Shenzhou (Chinese: 神舟; pinyin: Shén Zhōu) is a spacecraft developed by the People's Republic of China to support its manned spaceflight program. Its design is based on the Russian Soyuz spacecraft, but is larger. The first manned launch was on October 15, 2003.
Development began in 1992, under the name of Project 921-1. The Chinese National Manned Space Program was given the designation Project 921 with Project 921-1 as its first significant goal. The plan called for a manned launch in October 1999, prior to the new millennium.
The first four unmanned test flights happened in 1999, 2001 and 2002. These were followed by manned launches on October 15, 2003, October 12, 2005 and September 25, 2008.
The name is variously translated as "Divine Craft", "Divine Vessel of the Gods" or similar, and is identically pronounced, though differently written, with a literary name for China (神州; literally "Divine Land").
In March 2005, an asteroid was named 8256 Shenzhou in honour of the spacecraft.
The Shenzhou spacecraft closely resembles Soyuz, although it is substantially larger, and unlike the Soyuz, it features a powered orbital module capable of autonomous flight.
The similarity in outward appearance between Shenzhou and Soyuz arises partially from basic constraints on space flight. Like Soyuz, Shenzhou consists of three modules: a forward orbital module (轨道舱), a reentry capsule (返回舱) in the middle, and an aft service module (推进舱). This division is based on the principle of minimizing the amount of material to be returned to Earth. Anything placed in the orbital or service modules does not require heat shielding, and this greatly increases the space available in the spacecraft without increasing weight as much as it would if those modules were also able to withstand reentry. Thus both Soyuz and Shenzhou have more living area with less weight than the Apollo CSM.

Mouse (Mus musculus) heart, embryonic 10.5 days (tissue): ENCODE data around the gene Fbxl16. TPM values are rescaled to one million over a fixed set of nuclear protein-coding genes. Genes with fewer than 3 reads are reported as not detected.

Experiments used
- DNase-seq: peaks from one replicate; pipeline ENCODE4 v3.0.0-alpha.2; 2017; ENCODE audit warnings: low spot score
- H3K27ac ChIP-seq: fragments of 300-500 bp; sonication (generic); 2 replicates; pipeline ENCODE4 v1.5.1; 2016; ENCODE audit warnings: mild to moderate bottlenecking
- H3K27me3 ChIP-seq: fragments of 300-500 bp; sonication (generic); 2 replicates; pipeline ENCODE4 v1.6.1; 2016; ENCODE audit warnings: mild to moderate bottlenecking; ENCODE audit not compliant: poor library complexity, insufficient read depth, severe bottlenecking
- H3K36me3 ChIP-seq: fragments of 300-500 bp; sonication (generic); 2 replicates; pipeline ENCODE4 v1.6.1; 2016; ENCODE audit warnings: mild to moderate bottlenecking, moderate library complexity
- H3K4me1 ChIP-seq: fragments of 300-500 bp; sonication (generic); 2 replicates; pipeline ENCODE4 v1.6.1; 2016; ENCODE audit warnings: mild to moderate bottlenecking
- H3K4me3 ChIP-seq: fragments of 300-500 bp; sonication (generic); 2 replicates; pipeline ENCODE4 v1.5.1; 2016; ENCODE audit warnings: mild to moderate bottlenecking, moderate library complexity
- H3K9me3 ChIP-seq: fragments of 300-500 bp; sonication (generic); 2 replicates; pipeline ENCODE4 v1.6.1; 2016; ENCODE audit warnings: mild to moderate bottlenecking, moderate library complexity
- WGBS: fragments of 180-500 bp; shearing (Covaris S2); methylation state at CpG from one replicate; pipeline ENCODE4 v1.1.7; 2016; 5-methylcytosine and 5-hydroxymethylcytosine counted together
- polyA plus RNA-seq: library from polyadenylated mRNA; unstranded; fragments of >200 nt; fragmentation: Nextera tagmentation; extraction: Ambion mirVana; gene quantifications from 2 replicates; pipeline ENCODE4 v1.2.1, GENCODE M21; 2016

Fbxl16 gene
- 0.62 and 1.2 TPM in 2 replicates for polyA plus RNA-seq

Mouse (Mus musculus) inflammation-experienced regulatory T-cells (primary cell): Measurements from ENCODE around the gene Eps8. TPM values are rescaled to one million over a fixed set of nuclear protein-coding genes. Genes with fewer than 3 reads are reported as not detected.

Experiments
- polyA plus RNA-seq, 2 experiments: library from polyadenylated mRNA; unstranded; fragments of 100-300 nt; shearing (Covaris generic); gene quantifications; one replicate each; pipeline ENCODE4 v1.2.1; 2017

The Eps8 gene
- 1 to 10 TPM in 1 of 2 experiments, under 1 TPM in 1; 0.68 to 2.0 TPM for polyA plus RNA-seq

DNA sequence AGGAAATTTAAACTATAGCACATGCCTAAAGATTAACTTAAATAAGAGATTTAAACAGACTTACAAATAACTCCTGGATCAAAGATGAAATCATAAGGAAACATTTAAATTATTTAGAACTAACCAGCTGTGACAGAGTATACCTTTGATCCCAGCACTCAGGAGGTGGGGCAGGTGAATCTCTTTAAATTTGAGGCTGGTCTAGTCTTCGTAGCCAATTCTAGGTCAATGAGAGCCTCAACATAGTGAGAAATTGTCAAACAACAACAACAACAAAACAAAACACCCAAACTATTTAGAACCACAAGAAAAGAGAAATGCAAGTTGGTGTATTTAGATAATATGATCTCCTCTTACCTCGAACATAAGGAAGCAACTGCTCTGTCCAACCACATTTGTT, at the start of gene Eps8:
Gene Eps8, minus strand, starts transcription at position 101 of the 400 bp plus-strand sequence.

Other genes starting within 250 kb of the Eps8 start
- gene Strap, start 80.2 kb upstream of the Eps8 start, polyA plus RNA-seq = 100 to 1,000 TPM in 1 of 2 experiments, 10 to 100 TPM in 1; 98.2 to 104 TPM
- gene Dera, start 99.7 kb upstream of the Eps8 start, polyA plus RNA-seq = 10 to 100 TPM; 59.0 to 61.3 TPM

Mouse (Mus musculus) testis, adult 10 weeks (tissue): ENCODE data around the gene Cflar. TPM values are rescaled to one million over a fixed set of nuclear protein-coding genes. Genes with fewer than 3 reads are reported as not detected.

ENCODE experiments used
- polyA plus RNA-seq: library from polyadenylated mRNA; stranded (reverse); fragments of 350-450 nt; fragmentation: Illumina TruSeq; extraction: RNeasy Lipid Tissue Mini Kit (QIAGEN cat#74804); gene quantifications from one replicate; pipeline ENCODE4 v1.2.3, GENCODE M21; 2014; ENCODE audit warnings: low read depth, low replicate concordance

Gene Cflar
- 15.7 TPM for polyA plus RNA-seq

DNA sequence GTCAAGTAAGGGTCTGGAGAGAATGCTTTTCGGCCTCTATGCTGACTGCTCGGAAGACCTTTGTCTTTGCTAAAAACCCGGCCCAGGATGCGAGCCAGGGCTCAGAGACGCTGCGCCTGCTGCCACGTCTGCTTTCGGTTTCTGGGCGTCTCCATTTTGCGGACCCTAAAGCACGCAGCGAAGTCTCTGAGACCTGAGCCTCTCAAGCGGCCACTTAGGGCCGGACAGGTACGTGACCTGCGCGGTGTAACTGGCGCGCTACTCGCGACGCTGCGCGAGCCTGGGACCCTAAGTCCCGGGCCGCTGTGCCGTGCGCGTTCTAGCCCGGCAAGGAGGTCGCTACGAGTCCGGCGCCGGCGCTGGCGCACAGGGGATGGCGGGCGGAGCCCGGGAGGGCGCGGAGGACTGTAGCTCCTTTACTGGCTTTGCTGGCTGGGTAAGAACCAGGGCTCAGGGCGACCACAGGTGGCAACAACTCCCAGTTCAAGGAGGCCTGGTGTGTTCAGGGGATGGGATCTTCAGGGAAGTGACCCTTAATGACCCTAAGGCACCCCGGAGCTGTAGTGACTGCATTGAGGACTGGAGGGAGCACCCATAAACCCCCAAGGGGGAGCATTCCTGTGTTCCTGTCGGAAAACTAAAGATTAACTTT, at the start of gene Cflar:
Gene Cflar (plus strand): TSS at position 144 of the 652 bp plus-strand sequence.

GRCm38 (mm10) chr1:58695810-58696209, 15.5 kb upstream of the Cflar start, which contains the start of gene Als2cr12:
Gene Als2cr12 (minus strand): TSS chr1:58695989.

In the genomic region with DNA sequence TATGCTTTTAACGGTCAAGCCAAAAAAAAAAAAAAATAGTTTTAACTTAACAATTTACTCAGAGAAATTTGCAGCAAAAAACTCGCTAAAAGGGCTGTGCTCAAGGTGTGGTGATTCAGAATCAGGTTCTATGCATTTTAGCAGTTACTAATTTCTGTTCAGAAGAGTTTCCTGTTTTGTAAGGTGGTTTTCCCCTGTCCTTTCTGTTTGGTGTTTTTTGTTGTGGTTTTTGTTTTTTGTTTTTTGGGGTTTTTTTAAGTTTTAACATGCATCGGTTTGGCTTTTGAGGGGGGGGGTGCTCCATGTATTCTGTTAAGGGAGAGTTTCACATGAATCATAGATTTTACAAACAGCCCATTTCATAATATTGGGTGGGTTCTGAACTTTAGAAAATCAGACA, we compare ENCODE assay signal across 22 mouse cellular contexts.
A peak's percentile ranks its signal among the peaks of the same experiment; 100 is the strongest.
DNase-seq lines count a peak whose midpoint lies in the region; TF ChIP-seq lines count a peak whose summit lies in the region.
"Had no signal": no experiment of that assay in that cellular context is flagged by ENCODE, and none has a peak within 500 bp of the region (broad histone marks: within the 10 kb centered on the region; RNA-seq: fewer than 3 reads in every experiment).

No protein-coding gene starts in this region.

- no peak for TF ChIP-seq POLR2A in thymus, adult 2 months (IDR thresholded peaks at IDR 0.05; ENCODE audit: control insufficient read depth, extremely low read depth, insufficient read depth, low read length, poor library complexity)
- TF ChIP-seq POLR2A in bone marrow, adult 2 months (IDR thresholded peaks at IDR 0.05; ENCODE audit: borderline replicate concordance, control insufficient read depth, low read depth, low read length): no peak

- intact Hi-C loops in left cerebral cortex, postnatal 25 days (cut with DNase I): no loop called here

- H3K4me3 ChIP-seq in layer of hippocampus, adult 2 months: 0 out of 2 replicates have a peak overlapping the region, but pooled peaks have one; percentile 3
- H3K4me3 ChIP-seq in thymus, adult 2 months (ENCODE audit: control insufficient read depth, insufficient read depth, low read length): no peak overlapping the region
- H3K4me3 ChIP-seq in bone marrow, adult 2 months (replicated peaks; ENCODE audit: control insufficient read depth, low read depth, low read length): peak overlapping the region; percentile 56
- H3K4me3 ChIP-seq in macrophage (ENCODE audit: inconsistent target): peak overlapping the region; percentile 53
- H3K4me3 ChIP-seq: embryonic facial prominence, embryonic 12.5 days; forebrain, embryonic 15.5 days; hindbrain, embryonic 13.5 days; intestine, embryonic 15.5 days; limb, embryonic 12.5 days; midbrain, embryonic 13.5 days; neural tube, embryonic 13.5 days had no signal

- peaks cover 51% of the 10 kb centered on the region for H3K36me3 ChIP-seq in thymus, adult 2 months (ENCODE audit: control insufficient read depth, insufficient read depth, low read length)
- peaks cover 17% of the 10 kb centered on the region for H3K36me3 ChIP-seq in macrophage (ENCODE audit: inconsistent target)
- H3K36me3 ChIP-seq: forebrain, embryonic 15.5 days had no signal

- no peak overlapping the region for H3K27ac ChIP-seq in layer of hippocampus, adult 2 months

Complete Spacecraft Data
The orbital module (轨道舱) contains space for experiments, crew-serviced or operated equipment, and in-orbit habitation. Without docking systems, Shenzhou 1~6 carried different kinds of payload on the top of their orbital modules for scientific experiments.
Unlike the Soyuz, the Shenzhou orbital module is also equipped with its own propulsion, and control systems, allowing autonomous flight. It is possible for Shenzhou to leave an orbital module in orbit for redocking by a later spacecraft, something which the Soyuz cannot do since the hatch enabling it to function as an airlock is part of its descent module. In the future it is possible that the orbital module(s) could also be left behind on the planned Chinese project 921/2 space station as additional station modules. The fact that China has yet to deploy a space station (e.g., something equivalent to Salyut such as a module that has been re-docked with after deployment) implies an equivalent stage of progress to Russia pre-1970.
In the unmanned test flights launched to date, the orbital module of each Shenzhou was left functioning on orbit for several days after the reentry capsules return, and the Shenzhou 5 orbital module continued to operate for six months after launch.